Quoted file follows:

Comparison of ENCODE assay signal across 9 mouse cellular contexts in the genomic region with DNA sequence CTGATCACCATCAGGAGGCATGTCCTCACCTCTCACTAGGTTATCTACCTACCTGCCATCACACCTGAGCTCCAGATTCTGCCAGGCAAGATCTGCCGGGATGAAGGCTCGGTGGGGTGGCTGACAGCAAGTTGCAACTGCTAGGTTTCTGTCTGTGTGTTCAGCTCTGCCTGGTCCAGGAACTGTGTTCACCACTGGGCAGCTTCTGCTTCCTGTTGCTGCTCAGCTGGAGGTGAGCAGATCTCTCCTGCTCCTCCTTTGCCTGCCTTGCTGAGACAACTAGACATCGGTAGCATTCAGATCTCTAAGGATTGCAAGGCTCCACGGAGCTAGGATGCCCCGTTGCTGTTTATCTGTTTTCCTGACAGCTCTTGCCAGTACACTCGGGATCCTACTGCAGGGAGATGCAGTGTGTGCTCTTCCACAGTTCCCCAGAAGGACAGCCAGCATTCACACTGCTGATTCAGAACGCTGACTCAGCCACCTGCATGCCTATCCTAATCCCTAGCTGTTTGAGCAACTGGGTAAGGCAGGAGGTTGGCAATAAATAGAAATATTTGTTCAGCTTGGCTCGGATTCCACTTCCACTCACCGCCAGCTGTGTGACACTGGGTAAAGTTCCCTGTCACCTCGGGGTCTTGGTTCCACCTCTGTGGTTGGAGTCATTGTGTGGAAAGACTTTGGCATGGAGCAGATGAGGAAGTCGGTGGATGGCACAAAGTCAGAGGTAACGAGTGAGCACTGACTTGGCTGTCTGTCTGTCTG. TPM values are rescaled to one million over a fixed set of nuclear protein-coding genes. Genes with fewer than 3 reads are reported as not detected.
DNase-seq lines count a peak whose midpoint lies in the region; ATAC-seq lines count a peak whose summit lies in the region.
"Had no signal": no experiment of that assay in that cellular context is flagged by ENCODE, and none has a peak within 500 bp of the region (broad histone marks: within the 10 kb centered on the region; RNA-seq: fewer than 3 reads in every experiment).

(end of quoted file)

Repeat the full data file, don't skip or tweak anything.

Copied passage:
Comparison of ENCODE assay signal across 9 mouse cellular contexts in the genomic region with DNA sequence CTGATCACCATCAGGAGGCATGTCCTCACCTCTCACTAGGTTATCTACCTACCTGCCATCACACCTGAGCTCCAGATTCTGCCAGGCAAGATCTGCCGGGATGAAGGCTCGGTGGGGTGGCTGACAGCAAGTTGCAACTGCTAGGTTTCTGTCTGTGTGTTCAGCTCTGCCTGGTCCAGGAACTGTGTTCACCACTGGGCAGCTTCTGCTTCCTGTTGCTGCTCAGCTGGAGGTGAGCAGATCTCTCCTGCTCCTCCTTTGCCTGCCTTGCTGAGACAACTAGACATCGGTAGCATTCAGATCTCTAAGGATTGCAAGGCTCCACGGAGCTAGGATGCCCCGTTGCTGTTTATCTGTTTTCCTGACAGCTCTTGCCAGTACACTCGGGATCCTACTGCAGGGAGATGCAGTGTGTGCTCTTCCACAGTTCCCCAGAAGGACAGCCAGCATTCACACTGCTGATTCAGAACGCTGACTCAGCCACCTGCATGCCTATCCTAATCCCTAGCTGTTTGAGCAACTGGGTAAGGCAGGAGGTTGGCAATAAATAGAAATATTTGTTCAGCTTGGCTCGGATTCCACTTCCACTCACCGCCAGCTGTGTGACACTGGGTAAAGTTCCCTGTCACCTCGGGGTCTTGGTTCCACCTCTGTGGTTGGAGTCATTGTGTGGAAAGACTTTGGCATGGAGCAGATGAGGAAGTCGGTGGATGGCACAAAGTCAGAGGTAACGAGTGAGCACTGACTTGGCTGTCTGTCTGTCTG. TPM values are rescaled to one million over a fixed set of nuclear protein-coding genes. Genes with fewer than 3 reads are reported as not detected.
DNase-seq lines count a peak whose midpoint lies in the region; ATAC-seq lines count a peak whose summit lies in the region.
"Had no signal": no experiment of that assay in that cellular context is flagged by ENCODE, and none has a peak within 500 bp of the region (broad histone marks: within the 10 kb centered on the region; RNA-seq: fewer than 3 reads in every experiment).